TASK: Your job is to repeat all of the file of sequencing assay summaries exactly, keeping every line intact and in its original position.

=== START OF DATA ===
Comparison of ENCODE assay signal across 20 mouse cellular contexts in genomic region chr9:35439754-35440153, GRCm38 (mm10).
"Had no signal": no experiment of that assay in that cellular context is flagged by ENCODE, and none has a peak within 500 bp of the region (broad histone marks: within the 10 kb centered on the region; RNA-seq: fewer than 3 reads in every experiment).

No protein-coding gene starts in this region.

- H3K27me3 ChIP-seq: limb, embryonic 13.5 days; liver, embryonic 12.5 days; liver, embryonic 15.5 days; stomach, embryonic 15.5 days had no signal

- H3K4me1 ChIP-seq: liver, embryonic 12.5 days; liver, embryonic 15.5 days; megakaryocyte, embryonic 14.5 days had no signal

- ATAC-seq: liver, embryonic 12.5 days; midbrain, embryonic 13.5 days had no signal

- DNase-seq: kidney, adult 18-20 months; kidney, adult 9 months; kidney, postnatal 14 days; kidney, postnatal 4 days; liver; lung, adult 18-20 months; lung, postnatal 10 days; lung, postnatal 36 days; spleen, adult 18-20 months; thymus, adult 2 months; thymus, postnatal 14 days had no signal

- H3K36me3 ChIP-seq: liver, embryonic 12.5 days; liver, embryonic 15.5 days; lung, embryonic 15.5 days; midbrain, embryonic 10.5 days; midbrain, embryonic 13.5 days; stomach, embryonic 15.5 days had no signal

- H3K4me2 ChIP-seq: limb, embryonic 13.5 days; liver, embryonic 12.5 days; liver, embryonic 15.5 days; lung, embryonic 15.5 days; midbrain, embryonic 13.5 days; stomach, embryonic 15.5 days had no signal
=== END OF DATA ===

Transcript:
Comparison of ENCODE assay signal across 20 mouse cellular contexts in genomic region chr9:35439754-35440153, GRCm38 (mm10).
"Had no signal": no experiment of that assay in that cellular context is flagged by ENCODE, and none has a peak within 500 bp of the region (broad histone marks: within the 10 kb centered on the region; RNA-seq: fewer than 3 reads in every experiment).

No protein-coding gene starts in this region.

- H3K27me3 ChIP-seq: limb, embryonic 13.5 days; liver, embryonic 12.5 days; liver, embryonic 15.5 days; stomach, embryonic 15.5 days had no signal

- H3K4me1 ChIP-seq: liver, embryonic 12.5 days; liver, embryonic 15.5 days; megakaryocyte, embryonic 14.5 days had no signal

- ATAC-seq: liver, embryonic 12.5 days; midbrain, embryonic 13.5 days had no signal

- DNase-seq: kidney, adult 18-20 months; kidney, adult 9 months; kidney, postnatal 14 days; kidney, postnatal 4 days; liver; lung, adult 18-20 months; lung, postnatal 10 days; lung, postnatal 36 days; spleen, adult 18-20 months; thymus, adult 2 months; thymus, postnatal 14 days had no signal

- H3K36me3 ChIP-seq: liver, embryonic 12.5 days; liver, embryonic 15.5 days; lung, embryonic 15.5 days; midbrain, embryonic 10.5 days; midbrain, embryonic 13.5 days; stomach, embryonic 15.5 days had no signal

- H3K4me2 ChIP-seq: limb, embryonic 13.5 days; liver, embryonic 12.5 days; liver, embryonic 15.5 days; lung, embryonic 15.5 days; midbrain, embryonic 13.5 days; stomach, embryonic 15.5 days had no signal